This paper analyzes how Trump uses metadiscourse as a strategy for denying accusations of racism. We conduct a discourse analysis of press event interactions where Trump denies journalists’ accusations of racism or where Trump himself voices others’ accusations of racism and then denies these accusations. Analysis of 8 excerpts illustrates how Trump a) uses metadiscourse to reframe his own talk as “accurate” instead of “racist,” b) uses “fake news” as humor to delegitimize media and display amicable relationships with his African American supporters and c) labels questions from journalists who ask about his racist actions as “racist” or “nasty.” These metadiscursive strategies reproduce racist ideologies that position Trump as well intentioned, not racist, and thus not blame-worthy for racist actions and those who question Trump as unreasonable and sometimes, racist themselves. Thus, Trump uses his authority to control definitions of what counts as racism and is able to perpetuate racism while attempting to maintain a “not-racist” identity. Overall, we highlight how close analysis of forms of metadiscourse as used in particular interactional and relational contexts is consequential for understanding ways that racism is justified and maintained more broadly.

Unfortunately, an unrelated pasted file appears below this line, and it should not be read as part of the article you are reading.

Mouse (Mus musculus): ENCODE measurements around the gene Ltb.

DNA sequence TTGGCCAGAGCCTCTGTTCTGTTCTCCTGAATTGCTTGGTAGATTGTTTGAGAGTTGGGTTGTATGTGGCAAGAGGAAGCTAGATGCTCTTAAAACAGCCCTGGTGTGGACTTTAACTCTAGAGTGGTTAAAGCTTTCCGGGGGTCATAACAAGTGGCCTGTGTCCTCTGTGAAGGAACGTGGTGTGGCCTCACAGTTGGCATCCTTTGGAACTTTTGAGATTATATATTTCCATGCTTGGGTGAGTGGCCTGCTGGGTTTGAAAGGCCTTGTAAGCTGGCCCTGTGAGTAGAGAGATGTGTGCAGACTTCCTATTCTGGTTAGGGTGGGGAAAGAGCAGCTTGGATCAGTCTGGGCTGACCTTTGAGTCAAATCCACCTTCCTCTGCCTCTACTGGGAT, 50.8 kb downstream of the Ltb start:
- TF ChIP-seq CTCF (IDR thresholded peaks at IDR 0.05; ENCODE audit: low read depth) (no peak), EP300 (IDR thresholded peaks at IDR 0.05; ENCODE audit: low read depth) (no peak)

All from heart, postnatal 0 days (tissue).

|Original language||English (US)|
|Number of pages||21|
|Journal||Howard Journal of Communications|
|State||Published - 2022|
- denials of racism
ASJC Scopus subject areas
- Strategy and Management